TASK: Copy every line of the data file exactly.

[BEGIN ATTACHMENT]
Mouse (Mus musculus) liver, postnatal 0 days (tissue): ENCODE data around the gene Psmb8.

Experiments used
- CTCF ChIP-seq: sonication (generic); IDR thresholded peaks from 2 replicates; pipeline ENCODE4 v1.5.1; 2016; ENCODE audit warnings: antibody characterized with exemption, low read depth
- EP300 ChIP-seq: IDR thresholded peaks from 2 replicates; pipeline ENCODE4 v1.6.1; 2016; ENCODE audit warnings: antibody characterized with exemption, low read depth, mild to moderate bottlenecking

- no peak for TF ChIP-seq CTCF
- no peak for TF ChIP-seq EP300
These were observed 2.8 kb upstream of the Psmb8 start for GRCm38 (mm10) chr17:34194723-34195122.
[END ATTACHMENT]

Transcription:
Mouse (Mus musculus) liver, postnatal 0 days (tissue): ENCODE data around the gene Psmb8.

Experiments used
- CTCF ChIP-seq: sonication (generic); IDR thresholded peaks from 2 replicates; pipeline ENCODE4 v1.5.1; 2016; ENCODE audit warnings: antibody characterized with exemption, low read depth
- EP300 ChIP-seq: IDR thresholded peaks from 2 replicates; pipeline ENCODE4 v1.6.1; 2016; ENCODE audit warnings: antibody characterized with exemption, low read depth, mild to moderate bottlenecking

- no peak for TF ChIP-seq CTCF
- no peak for TF ChIP-seq EP300
These were observed 2.8 kb upstream of the Psmb8 start for GRCm38 (mm10) chr17:34194723-34195122.